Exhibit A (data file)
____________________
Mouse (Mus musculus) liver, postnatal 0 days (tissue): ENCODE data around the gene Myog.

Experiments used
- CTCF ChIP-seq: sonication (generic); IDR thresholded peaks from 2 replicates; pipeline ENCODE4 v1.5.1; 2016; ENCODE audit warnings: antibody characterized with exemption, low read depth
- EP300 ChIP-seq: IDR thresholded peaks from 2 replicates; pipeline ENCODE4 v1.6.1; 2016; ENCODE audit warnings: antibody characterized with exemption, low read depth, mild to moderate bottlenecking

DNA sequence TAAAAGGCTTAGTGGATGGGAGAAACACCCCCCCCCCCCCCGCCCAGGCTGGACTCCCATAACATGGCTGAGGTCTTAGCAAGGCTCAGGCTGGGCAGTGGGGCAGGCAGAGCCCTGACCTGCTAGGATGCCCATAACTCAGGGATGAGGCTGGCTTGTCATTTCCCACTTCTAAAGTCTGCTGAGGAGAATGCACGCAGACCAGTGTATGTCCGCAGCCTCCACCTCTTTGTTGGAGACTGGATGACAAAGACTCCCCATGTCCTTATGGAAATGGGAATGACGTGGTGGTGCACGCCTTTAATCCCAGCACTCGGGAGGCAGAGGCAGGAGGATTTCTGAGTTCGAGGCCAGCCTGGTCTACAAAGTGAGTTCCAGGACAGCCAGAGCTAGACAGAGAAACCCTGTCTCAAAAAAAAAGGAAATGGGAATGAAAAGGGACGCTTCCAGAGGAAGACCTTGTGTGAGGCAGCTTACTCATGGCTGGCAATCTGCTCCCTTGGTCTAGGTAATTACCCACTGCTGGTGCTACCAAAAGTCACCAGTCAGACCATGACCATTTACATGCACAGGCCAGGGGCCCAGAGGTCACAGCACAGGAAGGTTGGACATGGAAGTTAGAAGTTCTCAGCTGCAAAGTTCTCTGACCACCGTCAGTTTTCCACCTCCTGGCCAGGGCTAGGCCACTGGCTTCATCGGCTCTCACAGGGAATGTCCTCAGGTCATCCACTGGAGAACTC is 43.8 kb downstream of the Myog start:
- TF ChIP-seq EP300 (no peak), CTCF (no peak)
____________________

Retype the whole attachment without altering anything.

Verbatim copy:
Mouse (Mus musculus) liver, postnatal 0 days (tissue): ENCODE data around the gene Myog.

Experiments used
- CTCF ChIP-seq: sonication (generic); IDR thresholded peaks from 2 replicates; pipeline ENCODE4 v1.5.1; 2016; ENCODE audit warnings: antibody characterized with exemption, low read depth
- EP300 ChIP-seq: IDR thresholded peaks from 2 replicates; pipeline ENCODE4 v1.6.1; 2016; ENCODE audit warnings: antibody characterized with exemption, low read depth, mild to moderate bottlenecking

DNA sequence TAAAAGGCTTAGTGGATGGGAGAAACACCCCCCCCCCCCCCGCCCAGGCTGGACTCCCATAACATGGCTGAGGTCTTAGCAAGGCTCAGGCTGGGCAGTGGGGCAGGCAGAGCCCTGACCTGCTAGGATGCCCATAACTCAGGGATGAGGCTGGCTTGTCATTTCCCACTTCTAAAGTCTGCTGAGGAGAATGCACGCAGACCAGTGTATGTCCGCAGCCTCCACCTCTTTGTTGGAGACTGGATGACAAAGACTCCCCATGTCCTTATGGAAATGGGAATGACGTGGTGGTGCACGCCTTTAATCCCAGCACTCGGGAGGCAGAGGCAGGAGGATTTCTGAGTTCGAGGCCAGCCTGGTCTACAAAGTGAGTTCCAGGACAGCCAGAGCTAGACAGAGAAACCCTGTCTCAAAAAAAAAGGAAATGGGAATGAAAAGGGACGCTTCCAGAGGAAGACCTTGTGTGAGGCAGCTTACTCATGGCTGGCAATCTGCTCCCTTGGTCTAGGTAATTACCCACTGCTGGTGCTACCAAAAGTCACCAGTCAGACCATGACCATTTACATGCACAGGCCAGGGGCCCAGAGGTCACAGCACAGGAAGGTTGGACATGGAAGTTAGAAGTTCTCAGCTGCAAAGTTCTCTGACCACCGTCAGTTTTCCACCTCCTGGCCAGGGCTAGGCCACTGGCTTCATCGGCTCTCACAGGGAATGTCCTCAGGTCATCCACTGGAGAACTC is 43.8 kb downstream of the Myog start:
- TF ChIP-seq EP300 (no peak), CTCF (no peak)